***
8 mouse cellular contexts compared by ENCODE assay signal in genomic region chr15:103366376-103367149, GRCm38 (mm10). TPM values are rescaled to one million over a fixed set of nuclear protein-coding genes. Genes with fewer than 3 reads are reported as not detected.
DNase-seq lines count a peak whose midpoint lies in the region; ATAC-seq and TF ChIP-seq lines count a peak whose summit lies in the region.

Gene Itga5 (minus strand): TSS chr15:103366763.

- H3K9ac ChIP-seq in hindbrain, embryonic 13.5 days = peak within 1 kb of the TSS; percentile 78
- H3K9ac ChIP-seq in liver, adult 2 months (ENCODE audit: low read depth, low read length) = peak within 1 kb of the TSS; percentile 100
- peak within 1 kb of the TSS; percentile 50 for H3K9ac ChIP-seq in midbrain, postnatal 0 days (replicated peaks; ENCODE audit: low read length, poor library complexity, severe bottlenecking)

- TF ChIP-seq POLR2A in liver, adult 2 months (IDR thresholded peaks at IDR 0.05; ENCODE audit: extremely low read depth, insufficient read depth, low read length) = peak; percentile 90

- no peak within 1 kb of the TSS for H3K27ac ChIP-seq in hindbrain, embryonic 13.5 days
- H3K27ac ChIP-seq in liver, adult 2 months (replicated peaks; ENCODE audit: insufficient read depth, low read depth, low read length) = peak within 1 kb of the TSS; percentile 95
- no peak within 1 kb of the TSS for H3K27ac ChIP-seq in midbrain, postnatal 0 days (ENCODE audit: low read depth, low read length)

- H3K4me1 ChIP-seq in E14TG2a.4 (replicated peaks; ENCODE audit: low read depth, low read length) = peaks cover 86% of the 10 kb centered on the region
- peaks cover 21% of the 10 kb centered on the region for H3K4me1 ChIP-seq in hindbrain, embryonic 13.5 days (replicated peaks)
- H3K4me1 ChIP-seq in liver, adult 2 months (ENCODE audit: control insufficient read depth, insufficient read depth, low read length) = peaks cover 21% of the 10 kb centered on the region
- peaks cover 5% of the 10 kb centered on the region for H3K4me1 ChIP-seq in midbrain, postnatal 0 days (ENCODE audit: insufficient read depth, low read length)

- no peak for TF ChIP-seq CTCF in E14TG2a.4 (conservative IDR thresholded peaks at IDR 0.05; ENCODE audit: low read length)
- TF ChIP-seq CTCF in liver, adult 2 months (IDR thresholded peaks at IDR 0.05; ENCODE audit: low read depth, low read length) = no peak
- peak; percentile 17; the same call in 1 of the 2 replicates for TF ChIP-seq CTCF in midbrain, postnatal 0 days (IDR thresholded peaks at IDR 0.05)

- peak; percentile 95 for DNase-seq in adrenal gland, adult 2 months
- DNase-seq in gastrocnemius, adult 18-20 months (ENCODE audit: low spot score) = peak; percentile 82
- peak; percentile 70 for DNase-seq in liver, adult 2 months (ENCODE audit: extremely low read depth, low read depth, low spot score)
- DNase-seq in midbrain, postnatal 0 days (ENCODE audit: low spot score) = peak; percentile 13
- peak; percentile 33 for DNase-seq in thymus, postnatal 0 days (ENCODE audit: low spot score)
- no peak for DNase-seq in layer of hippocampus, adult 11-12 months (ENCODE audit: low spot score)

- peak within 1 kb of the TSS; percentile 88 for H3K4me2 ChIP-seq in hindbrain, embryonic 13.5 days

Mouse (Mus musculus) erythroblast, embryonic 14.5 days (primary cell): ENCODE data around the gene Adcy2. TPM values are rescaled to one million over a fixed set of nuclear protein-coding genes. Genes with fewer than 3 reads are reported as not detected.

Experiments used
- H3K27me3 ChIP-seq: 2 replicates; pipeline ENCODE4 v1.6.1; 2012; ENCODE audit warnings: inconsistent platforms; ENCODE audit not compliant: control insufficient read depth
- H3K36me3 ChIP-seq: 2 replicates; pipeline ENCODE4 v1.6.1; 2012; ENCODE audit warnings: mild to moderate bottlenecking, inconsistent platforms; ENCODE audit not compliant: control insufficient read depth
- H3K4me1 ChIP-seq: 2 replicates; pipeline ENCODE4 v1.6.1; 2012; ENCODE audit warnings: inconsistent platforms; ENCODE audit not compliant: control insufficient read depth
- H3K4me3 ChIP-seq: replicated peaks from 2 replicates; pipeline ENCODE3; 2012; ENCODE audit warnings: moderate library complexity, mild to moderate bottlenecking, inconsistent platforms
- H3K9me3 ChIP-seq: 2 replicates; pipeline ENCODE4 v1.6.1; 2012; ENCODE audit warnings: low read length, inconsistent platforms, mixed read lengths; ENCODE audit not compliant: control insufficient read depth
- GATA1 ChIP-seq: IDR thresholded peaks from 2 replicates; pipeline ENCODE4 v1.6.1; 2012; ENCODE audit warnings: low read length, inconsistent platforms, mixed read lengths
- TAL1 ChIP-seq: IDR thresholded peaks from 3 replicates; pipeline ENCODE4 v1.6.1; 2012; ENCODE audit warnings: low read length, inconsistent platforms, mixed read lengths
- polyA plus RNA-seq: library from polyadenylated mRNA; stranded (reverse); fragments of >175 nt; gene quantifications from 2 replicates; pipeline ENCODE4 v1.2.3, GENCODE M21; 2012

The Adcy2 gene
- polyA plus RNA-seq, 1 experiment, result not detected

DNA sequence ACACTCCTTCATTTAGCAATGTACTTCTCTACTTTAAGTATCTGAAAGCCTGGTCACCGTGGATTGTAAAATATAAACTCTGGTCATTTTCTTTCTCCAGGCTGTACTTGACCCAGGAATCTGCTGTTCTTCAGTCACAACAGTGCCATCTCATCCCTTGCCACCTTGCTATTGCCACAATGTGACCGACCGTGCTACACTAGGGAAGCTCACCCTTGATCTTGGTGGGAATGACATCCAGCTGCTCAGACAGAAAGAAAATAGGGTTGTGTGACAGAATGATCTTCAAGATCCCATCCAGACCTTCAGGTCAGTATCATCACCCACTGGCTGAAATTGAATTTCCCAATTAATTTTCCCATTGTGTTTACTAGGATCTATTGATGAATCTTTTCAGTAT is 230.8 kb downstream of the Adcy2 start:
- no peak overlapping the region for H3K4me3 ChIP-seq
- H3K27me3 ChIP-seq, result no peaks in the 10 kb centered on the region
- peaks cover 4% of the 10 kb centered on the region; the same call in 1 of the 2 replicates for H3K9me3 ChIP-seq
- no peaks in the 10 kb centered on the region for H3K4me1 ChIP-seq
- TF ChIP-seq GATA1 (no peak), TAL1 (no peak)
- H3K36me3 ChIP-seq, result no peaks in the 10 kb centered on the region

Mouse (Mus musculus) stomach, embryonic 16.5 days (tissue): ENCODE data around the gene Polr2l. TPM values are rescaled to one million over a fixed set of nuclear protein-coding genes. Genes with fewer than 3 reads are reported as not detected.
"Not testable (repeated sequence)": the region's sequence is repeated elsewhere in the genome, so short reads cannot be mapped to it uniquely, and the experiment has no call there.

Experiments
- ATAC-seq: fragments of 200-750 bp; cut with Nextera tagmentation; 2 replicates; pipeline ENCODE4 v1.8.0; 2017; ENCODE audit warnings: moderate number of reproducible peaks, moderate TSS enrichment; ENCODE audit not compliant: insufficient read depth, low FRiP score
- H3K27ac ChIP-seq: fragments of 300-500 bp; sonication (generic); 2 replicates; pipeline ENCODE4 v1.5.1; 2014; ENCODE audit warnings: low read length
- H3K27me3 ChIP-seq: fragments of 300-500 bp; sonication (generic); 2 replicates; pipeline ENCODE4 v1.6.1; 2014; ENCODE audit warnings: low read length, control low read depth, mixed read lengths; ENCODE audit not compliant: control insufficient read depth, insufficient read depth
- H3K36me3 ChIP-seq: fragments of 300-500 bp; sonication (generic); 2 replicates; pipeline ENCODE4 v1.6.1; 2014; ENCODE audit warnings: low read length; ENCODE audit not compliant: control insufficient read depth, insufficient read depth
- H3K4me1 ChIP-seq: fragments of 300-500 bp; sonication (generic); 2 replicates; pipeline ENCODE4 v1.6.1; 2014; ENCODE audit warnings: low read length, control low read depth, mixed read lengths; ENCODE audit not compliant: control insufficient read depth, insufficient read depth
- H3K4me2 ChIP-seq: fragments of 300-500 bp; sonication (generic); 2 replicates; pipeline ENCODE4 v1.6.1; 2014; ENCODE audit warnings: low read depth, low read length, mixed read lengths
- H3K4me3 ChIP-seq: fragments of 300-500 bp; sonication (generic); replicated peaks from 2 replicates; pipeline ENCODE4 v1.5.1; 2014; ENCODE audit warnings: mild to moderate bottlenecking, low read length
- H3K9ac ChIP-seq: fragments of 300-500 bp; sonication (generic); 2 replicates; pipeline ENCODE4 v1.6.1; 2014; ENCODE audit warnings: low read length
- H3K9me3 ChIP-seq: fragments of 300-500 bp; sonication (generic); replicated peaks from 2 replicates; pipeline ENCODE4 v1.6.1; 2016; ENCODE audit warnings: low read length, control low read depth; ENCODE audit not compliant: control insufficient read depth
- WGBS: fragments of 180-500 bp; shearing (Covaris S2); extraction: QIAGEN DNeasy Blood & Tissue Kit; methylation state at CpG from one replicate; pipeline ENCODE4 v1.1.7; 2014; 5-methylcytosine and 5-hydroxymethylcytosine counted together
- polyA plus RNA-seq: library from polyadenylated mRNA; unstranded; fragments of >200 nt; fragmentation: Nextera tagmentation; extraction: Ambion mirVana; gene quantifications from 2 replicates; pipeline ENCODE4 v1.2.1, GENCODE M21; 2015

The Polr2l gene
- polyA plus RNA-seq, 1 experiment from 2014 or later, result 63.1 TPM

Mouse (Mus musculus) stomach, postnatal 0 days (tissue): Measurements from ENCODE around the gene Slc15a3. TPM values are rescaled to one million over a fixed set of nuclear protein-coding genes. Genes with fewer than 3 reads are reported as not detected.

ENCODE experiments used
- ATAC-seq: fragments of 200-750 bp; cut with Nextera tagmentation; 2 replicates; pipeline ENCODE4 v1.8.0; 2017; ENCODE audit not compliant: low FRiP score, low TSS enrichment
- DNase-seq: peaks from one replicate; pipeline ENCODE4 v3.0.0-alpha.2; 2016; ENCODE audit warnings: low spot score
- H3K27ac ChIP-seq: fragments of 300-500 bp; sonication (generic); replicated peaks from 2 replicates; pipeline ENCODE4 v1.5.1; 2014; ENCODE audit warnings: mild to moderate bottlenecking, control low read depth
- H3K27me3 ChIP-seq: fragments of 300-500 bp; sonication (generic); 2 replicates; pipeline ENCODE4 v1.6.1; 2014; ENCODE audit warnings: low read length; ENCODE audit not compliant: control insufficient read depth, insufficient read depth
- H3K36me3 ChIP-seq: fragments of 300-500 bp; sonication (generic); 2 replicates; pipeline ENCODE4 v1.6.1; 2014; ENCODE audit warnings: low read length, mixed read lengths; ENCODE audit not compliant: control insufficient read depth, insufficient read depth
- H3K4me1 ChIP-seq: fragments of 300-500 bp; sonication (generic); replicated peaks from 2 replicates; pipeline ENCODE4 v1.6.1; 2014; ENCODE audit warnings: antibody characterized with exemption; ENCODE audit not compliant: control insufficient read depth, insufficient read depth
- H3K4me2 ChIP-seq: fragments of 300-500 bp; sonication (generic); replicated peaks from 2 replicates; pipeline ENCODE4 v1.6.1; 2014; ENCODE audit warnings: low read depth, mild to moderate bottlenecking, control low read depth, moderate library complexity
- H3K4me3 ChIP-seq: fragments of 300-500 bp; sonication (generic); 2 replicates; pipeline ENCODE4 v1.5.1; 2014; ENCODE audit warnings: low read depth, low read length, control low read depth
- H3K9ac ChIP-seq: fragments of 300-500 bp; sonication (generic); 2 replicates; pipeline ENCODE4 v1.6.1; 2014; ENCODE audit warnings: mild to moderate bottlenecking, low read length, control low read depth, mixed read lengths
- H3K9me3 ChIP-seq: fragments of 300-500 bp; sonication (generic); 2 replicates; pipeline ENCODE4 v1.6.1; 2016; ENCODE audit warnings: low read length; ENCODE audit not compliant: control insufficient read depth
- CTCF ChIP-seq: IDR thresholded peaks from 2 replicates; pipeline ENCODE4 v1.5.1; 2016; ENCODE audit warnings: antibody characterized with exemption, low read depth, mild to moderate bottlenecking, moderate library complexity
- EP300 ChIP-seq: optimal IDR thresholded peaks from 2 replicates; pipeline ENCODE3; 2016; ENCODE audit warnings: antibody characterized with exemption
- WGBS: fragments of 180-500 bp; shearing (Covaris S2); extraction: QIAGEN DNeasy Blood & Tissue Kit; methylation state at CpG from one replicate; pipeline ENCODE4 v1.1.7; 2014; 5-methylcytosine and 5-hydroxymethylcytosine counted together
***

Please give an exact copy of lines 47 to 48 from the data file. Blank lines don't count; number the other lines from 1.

- ATAC-seq: fragments of 200-750 bp; cut with Nextera tagmentation; 2 replicates; pipeline ENCODE4 v1.8.0; 2017; ENCODE audit warnings: moderate number of reproducible peaks, moderate TSS enrichment; ENCODE audit not compliant: insufficient read depth, low FRiP score
- H3K27ac ChIP-seq: fragments of 300-500 bp; sonication (generic); 2 replicates; pipeline ENCODE4 v1.5.1; 2014; ENCODE audit warnings: low read length